On a trip many years ago to New Delhi, I was struck by an official memorial to Subhas Chandra Bose, the wartime leader of the Indian National Army, the Japan-affiliated force of Indians who fought against the British during the Second World War. India, of course, has a more complex view of the fight against Japan than other countries involved in the War—with these soldiers being contentious, debated and, at times, celebrated.
We are often told that the trend toward globalization is unstoppable, but then some event occurs—whether it is the war in Ukraine or Brexit—that reminds us of the power of nationalism; the emotional attachment that citizens have to their land and people. That power, that emotional attachment, jumps off every page of The War Diary of Asha-san, written by a young Indian nationalist in the midst of the Second World War.
In the years leading up to the Second World War, the U.S. was represented in Japan by Ambassador Joseph Grew: born from a patrician family, Harvard-educated, ran away to the foreign service, and deeply respected by his fellow diplomats and Japanese politicians alike.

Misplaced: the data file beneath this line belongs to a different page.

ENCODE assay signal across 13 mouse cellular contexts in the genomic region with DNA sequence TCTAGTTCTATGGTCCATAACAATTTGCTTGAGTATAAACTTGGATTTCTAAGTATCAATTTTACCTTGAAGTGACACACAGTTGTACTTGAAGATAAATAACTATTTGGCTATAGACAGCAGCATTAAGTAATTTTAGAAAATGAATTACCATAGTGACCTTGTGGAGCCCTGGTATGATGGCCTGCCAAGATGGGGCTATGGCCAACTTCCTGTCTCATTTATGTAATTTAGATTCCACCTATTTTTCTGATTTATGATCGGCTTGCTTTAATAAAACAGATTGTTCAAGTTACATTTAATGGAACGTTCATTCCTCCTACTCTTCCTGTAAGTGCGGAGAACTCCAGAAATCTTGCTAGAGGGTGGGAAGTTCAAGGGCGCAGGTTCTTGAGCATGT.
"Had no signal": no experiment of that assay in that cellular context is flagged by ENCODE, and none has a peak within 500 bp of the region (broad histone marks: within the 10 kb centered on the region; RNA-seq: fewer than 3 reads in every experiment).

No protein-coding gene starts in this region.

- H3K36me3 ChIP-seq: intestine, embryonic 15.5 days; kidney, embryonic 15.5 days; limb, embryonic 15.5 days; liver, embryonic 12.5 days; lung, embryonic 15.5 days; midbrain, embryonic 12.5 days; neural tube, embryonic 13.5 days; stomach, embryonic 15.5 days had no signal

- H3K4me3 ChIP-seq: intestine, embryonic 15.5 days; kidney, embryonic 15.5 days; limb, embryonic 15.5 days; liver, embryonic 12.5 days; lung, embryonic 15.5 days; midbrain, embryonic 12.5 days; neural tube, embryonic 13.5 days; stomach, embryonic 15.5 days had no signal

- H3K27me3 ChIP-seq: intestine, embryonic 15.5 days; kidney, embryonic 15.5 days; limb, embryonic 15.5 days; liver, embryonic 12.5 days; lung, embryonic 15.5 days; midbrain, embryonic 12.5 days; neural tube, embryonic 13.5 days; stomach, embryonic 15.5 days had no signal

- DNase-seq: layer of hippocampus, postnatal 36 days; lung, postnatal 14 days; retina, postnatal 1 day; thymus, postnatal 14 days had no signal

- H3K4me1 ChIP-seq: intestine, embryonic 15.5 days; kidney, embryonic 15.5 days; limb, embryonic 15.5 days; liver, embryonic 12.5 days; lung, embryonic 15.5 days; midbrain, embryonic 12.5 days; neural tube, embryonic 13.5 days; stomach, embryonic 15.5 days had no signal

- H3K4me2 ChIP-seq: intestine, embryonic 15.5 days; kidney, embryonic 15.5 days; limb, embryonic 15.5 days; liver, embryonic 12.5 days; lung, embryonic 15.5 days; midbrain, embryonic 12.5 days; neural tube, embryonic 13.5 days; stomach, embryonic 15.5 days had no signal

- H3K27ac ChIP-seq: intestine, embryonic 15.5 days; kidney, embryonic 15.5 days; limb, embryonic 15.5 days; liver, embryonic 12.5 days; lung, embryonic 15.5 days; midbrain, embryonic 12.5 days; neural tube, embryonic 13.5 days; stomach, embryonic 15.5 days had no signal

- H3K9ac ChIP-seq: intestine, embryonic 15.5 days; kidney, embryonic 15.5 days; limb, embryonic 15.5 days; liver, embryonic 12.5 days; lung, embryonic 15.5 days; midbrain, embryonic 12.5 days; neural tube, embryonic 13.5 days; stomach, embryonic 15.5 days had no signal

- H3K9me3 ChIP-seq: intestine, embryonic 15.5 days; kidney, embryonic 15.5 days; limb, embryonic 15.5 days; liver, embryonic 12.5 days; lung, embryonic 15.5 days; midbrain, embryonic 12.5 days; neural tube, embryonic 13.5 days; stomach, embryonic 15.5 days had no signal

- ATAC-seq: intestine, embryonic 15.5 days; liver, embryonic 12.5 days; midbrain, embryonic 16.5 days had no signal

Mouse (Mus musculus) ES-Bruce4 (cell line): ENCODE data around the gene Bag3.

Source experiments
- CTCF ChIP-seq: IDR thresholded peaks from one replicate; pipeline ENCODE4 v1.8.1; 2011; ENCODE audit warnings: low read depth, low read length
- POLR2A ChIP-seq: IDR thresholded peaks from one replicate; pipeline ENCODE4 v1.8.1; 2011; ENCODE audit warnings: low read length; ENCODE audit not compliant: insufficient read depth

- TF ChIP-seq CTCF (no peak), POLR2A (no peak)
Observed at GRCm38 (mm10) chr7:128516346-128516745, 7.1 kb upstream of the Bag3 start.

When Vijay Balan was a young boy, his father would regale him with stories inspired by family history. One of these centered around Balan’s grand-uncle, a police officer in 1920s and early 1930s India who later went on to Singapore and became a spy for the Japanese military during World War II. Balan has turned this tale into his first novel, The Swaraj Spy. The title refers to the Hindustani word for self-rule, and it’s this wish that drives the main character, Kumaran “Kumar” Nair. The book is less a mass market spy thriller and more of a character-driven story of a man who hopes to do right by his family and country.
In a museum in Mumbai, a chance viewing of a photograph of a Punjabi princess inspires Italian author and journalist, Livia Manera Sambuy, to investigate the rani’s life which, unexpectedly, becomes a journey of self-discovery too.
Steve Kemper’s Our Man in Tokyo is the second book in three years to deliver fulsome praise on the untiring yet unsuccessful effort by Joseph Grew, the US Ambassador to Japan in the 1930s and early 1940s, to avoid a war between the US and Japan. Like Lew Paper’s 2019 In the Cauldron, Kemper’s book depicts Grew as an unheralded diplomatist trying to avoid armageddon, while portraying policymakers in Tokyo and Washington as stubbornly blundering into war.
In early 1992, Singapore’s Prime Minister Lee Kuan Yew gave a public statement about the dark years of World War 2, namely that Korean comfort women kept Singapore women from suffering the same sexual slavery at the hands of the Japanese military. This one statement, as Nanyang Technological University professor Kevin Blackburn writes in his new book, The Comfort Women of Singapore in History and Memory, was not only inaccurate but further cemented an unwelcoming environment for former Singapore comfort women to break their silence about the trauma they experienced during WW2.